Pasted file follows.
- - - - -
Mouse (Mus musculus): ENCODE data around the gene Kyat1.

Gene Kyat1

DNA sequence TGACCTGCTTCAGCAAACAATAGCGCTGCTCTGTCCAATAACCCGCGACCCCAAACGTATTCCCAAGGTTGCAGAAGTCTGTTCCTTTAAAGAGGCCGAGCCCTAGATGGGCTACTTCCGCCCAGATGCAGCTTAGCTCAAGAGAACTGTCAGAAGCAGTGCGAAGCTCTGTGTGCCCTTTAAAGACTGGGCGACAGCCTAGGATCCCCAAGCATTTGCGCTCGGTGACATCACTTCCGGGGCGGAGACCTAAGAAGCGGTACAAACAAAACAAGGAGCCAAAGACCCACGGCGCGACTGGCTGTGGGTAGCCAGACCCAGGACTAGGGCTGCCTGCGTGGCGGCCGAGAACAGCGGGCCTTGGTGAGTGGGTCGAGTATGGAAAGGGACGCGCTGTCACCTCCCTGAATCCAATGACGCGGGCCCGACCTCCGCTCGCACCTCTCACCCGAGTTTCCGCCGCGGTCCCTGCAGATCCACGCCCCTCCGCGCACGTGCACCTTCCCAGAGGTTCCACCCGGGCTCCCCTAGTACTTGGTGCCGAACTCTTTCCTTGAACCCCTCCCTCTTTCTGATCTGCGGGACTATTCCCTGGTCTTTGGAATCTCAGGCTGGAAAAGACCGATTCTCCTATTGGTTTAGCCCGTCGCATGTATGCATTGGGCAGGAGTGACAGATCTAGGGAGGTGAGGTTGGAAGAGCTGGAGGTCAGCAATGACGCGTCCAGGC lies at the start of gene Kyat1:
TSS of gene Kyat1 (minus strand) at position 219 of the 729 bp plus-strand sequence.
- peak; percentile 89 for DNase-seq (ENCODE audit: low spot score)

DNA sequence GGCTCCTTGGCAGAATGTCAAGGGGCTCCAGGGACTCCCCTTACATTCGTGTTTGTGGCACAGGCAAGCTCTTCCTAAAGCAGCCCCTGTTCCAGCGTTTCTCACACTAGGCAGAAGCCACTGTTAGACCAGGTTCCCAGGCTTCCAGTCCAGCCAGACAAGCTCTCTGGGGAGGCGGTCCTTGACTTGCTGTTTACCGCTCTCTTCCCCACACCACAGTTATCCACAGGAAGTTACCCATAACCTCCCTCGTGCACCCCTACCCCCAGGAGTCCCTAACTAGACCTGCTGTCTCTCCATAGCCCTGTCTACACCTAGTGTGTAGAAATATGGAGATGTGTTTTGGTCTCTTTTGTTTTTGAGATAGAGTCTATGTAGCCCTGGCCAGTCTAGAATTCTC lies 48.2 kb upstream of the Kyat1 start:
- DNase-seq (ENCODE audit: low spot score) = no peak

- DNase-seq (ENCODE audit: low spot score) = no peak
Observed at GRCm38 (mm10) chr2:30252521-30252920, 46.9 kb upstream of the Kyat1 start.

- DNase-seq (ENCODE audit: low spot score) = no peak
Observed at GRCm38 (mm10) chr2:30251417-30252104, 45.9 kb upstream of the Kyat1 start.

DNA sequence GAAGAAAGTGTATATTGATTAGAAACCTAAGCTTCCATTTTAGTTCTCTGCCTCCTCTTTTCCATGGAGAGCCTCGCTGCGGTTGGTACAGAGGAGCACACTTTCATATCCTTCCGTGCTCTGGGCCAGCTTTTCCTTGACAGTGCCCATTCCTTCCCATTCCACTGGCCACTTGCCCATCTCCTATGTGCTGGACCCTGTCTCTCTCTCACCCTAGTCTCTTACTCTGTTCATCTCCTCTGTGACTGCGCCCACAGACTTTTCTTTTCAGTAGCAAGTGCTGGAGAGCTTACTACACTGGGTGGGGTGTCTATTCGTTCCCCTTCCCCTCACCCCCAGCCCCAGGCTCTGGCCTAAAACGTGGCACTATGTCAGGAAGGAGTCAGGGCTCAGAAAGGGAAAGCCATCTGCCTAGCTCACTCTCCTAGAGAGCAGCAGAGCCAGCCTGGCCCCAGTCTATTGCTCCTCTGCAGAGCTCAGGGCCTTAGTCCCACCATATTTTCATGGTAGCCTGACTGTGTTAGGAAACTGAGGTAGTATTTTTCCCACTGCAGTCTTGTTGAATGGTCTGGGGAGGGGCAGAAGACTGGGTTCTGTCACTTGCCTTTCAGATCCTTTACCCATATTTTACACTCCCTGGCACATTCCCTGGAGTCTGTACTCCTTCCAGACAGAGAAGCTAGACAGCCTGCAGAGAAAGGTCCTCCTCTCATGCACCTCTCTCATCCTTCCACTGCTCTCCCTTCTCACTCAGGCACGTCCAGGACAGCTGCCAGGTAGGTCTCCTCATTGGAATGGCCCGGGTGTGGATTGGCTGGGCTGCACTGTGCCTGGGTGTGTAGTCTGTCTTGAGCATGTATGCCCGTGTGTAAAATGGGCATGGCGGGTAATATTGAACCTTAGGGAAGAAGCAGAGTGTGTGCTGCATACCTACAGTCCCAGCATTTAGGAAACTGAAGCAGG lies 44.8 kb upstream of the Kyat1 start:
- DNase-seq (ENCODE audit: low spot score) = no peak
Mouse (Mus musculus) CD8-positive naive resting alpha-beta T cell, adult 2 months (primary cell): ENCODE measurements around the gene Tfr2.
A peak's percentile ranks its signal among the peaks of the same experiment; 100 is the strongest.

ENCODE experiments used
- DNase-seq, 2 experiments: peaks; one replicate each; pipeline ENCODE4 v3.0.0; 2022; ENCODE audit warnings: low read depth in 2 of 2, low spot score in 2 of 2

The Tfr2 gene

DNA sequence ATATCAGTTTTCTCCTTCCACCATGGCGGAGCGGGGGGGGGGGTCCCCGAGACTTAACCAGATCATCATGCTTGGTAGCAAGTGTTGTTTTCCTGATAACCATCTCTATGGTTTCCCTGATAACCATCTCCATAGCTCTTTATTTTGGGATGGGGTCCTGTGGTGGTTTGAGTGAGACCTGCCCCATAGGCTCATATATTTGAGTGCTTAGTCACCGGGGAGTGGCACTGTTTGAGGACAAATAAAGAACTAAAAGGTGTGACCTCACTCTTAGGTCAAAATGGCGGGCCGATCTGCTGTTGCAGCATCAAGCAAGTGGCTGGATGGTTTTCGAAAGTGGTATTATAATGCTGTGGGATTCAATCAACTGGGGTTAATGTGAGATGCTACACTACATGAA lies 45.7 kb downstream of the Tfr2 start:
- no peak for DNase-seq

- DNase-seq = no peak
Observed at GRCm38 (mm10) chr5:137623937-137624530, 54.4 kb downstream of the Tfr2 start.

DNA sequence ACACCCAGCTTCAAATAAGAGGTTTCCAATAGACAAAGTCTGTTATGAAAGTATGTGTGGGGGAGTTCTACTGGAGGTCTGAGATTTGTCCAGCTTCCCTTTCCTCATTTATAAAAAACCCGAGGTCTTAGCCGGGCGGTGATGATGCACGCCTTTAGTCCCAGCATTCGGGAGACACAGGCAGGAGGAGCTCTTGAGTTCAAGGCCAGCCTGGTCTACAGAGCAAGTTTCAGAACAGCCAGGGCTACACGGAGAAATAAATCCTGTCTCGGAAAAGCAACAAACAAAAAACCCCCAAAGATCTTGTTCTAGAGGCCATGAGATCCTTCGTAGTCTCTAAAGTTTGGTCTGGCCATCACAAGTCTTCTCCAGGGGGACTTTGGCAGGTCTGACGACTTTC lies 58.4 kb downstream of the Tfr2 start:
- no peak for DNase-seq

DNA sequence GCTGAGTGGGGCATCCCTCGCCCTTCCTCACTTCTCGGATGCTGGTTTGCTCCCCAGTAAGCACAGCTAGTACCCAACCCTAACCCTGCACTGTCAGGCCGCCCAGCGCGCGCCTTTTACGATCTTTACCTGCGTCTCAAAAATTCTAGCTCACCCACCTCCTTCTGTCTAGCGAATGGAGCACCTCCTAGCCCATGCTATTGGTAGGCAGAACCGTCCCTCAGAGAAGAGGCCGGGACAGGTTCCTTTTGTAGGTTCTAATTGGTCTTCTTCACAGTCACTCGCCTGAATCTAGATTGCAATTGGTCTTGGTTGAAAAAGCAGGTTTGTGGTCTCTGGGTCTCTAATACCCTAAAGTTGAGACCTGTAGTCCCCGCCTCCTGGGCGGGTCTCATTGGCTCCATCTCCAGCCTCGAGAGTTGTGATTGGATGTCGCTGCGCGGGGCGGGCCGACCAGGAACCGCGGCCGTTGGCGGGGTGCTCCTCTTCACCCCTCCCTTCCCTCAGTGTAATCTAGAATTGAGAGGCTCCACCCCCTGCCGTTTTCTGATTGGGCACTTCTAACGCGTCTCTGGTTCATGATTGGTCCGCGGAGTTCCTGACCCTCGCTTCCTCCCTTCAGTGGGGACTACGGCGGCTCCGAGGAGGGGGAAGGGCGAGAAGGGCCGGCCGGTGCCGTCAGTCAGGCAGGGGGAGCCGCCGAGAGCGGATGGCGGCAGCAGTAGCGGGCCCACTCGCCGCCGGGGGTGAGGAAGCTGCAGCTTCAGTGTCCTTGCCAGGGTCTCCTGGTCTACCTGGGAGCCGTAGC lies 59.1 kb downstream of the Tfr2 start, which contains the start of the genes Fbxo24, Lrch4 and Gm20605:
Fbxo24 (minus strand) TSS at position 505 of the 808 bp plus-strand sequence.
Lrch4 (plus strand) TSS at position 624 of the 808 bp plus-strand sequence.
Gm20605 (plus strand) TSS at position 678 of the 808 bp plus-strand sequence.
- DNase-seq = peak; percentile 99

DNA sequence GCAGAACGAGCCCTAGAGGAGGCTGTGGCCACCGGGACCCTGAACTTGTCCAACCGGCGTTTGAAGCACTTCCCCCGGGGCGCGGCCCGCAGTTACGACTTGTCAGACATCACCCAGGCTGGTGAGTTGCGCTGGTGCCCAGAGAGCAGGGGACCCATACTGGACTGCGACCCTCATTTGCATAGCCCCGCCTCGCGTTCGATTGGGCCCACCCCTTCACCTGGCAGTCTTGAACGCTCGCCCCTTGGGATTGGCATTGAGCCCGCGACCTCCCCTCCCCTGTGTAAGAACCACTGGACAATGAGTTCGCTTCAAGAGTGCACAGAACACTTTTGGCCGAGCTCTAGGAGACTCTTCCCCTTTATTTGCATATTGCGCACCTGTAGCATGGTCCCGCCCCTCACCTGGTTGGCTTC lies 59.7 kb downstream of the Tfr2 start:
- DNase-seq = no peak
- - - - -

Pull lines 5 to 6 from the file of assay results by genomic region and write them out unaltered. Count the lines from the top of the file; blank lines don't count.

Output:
- peak; percentile 89 for DNase-seq (ENCODE audit: low spot score)

DNA sequence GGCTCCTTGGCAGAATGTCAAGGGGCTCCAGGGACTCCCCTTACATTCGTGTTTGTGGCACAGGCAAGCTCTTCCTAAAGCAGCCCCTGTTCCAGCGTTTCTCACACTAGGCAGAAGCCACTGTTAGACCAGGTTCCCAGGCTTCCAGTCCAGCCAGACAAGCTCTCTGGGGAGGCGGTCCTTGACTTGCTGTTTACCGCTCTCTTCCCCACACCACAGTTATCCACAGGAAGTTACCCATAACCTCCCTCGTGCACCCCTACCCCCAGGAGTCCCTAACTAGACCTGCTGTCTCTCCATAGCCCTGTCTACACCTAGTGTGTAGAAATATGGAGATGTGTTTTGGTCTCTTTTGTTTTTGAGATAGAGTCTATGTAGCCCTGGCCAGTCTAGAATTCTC lies 48.2 kb upstream of the Kyat1 start: